Tom Watson hit the headlines last week with his over-heated claims that Trotskyists were swarming into the Labour Party. Tom the Trot-Finder got a lot of attention - too much perhaps.
Because raising a storm about what the miniscule Alliance for Workers Liberty may or may not be doing is far from being the most damaging intervention our Deputy Leader has made recently in his campaign to save the Party from itself.
I had to rub my eyes when I read these remarks by Tom in his recent interview in The Guardian: "I think it's highly likely there'll be an early election. I mean, if you're Theresa May, with a majority of 12, with your Brexit fanatics already saying you're not going quickly enough to get us out of the European Union, with having sacked too many people from the frontbench who are just looking for the opportunity for her to stumble, and with a double-digit lead in the polls, then even though on day one you might not think you're going to have an early election, I think it's almost inevitable you'll get to a point where you have to. If you were Theresa May, why wouldn't you? Honestly, why wouldn't you? You'd get your own mandate, you'd have the easiest run at the election you could imagine, and in all likelihood you'd come back with a bigger majority. Why wouldn't you do that?"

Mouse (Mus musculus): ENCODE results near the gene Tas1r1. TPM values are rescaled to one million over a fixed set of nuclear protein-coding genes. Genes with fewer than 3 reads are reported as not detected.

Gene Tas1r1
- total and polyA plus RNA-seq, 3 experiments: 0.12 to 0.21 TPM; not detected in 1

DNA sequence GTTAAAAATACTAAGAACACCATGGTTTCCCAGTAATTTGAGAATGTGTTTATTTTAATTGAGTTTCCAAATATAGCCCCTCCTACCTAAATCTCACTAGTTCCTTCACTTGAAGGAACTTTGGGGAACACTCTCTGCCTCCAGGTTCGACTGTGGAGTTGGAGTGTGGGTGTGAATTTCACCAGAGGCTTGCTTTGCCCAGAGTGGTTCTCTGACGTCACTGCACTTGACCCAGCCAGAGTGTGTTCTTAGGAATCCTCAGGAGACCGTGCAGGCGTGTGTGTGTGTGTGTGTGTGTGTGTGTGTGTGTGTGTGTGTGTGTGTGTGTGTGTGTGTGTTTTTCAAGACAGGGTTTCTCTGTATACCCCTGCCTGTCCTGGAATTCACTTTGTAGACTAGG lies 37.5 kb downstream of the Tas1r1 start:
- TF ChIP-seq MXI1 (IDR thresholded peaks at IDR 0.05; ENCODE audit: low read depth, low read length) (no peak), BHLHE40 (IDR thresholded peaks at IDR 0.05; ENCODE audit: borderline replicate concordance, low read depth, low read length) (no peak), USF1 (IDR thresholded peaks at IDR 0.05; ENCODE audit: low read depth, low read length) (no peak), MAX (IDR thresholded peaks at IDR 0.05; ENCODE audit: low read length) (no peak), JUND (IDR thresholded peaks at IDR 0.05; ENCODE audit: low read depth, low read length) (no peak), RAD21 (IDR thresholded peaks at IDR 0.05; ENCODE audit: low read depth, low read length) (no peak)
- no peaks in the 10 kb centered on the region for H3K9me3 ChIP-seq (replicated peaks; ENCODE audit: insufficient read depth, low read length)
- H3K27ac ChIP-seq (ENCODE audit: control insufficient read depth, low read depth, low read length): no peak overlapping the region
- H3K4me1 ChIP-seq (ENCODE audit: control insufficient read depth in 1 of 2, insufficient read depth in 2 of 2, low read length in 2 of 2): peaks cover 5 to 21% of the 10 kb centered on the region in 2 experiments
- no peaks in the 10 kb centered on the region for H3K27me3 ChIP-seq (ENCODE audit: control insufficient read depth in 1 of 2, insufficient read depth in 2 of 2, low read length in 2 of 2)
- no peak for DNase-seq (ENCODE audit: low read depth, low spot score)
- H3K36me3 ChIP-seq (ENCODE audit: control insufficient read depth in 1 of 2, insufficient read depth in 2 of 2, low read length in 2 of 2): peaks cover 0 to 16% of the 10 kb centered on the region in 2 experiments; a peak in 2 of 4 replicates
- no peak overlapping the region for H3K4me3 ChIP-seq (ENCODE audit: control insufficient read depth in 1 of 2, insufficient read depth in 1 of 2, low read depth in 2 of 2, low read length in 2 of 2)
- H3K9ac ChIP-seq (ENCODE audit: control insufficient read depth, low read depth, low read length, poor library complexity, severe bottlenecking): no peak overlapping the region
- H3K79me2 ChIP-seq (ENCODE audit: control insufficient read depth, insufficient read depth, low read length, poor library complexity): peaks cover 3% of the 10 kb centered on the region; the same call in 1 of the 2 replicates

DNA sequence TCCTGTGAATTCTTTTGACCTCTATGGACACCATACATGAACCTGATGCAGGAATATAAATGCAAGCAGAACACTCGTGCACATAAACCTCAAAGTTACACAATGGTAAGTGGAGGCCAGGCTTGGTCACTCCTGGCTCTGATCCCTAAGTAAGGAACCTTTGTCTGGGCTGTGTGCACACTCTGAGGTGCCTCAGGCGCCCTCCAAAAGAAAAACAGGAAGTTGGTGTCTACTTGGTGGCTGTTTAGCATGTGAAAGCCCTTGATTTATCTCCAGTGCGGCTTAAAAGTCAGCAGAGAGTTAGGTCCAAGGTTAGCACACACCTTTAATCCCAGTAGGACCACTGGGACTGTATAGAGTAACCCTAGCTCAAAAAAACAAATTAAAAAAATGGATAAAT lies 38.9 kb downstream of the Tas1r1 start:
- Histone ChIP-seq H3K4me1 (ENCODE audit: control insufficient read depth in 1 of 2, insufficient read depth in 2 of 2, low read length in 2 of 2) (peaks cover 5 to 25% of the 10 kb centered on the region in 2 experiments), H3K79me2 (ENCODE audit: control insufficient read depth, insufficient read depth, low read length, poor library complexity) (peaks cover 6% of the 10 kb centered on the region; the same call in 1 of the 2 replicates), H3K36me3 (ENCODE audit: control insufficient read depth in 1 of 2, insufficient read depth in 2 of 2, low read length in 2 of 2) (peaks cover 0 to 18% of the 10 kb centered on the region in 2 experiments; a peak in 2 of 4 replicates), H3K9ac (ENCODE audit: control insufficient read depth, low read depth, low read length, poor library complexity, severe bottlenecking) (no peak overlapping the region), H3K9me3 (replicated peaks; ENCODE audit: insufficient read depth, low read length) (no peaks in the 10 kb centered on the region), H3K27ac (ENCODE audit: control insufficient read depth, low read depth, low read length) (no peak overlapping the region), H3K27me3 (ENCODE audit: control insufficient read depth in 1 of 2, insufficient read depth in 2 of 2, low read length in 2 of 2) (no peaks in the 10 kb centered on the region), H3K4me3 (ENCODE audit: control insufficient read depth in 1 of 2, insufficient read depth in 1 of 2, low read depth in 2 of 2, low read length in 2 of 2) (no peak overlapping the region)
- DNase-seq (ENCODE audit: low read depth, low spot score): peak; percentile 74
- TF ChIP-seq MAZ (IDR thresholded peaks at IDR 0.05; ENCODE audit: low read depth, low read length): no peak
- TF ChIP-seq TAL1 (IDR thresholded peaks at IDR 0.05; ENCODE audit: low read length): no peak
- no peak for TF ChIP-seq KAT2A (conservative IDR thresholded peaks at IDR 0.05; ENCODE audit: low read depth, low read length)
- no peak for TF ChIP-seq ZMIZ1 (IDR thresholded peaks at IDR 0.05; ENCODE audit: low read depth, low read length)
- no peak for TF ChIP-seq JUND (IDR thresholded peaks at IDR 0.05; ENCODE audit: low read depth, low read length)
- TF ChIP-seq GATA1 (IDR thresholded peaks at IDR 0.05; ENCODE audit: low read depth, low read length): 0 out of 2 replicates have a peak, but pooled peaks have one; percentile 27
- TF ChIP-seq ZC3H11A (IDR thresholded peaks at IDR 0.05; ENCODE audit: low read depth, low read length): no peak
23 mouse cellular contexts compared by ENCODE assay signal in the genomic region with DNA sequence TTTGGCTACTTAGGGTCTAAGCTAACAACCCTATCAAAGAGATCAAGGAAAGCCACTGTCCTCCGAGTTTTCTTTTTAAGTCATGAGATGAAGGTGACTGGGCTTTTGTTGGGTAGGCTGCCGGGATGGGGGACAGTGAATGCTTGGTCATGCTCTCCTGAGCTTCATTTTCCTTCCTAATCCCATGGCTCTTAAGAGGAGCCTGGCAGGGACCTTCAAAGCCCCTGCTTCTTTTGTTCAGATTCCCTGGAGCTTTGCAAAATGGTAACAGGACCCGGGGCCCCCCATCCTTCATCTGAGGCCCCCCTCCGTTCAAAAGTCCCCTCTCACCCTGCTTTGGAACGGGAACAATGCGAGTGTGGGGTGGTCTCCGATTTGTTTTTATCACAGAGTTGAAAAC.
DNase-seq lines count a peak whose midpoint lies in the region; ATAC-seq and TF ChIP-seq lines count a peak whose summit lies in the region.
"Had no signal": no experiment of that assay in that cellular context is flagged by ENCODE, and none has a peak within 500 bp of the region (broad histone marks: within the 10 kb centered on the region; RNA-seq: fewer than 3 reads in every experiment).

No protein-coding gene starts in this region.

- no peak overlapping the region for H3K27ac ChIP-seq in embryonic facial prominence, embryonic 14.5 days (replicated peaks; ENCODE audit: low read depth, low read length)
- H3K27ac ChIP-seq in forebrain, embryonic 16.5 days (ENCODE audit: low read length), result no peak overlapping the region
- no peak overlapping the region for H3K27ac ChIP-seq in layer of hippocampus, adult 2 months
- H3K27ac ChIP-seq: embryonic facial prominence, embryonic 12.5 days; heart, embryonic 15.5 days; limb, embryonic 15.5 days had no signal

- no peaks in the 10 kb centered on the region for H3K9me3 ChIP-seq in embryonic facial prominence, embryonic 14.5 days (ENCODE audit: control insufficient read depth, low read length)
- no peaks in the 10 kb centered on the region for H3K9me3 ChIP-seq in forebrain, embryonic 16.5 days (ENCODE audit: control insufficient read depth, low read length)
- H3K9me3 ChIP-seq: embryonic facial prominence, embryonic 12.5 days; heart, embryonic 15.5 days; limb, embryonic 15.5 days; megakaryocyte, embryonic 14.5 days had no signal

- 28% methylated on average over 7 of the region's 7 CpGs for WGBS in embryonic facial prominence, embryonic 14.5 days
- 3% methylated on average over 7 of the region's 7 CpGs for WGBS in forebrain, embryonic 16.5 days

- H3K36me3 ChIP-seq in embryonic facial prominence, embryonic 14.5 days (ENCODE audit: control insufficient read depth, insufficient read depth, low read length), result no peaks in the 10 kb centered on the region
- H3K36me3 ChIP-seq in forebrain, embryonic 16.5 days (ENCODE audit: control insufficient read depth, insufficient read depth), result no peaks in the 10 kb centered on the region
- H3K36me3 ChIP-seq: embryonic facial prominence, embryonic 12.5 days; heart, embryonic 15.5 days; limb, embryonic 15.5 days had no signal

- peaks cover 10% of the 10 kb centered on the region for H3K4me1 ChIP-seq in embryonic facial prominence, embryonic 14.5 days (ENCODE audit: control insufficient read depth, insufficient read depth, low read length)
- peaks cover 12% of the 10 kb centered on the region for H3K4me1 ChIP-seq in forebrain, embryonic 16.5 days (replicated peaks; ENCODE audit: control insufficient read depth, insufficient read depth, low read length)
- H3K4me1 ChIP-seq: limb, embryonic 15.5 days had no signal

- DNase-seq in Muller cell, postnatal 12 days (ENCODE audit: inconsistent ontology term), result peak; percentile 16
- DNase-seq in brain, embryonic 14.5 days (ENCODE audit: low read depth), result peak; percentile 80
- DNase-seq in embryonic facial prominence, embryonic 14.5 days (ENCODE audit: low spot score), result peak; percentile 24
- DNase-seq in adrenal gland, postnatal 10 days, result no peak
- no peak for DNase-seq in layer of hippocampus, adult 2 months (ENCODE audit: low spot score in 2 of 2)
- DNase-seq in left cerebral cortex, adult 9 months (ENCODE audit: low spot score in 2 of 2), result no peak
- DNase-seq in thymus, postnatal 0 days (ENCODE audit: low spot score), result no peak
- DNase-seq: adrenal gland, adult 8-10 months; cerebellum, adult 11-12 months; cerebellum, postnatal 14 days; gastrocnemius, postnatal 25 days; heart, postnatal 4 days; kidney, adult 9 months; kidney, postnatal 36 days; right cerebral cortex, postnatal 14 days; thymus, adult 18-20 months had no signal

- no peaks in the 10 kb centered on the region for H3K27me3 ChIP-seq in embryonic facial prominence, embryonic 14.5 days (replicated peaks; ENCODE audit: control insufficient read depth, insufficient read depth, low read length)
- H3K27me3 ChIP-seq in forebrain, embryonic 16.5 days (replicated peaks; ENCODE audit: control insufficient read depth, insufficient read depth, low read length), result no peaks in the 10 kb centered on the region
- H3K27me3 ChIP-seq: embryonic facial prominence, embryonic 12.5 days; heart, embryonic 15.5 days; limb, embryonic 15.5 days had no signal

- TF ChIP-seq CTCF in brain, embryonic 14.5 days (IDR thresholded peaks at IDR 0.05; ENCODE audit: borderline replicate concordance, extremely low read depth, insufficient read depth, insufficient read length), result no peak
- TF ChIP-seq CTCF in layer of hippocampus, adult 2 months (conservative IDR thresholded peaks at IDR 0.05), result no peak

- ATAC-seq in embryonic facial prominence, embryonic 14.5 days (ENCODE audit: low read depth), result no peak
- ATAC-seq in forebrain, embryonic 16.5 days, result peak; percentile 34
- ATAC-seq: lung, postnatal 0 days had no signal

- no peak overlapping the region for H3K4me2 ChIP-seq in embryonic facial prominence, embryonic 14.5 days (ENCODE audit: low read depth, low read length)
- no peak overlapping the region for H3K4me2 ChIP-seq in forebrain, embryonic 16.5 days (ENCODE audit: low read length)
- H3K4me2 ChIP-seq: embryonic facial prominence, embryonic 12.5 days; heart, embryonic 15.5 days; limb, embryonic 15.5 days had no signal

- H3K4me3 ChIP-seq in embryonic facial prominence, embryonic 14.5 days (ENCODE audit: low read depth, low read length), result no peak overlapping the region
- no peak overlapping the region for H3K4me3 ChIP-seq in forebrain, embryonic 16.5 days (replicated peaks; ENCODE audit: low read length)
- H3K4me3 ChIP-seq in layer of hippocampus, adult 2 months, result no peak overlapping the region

Tom is no fool, and those comments are not likely to have been accidental. They amount to a virtual encouragement to the Prime Minister to press the button for the much-trailed early election.
Let's say that Mrs May read that article and thought "yes - he makes the case well, let's go for it." What would happen to the Labour Party then?
I like to look on the sunny side of life, but even I have to recognise that our Party is scarcely in a shape to meet the challenge of a general election right now. We need a period of unity, self-discipline, policy development and talking to the public rather than ourselves - as I hope we will get once the leadership election is over - before we are ready to face the electorate with any realistic prospect of success.
A general election in the immediate future would risk a further major weakening of Labour in parliament, since divided parties never win votes.
But perhaps there would be a silver lining for Tom in that a defeat could create the conditions for a change in the Party leadership. I am reluctant to say that Tom Watson would be prepared to sacrifice dozens of Labour seats to see off the left in the Party, but it does look a bit like it.
This intervention by Tom is the worst, but far from the only, error of judgement he has been involved in over the last period.
For the record, his evidence on far left infiltration of Labour is just about the dodgiest dossier produced since Alistair Campbell left Downing Street or Tony Blair's claims of WMD in Iraq. It pitches together the larger Trotskyist groups which are commenting on Labour's struggles but emphatically not joining it - like the SWP - with groups of impenetrable obscurity which may be trying to enter Labour but even aggregated amount to a heap of nothing.
On my calculation, if every allegation in Tom's bill of indictment were true, it would mean that a full 0.1 per cent of our 515,000 members were members of entryist factions. Or to put it another way, 99.9 per cent of the people in the Labour Party are loyal and legitimate members - but the public have now been given a very different impression.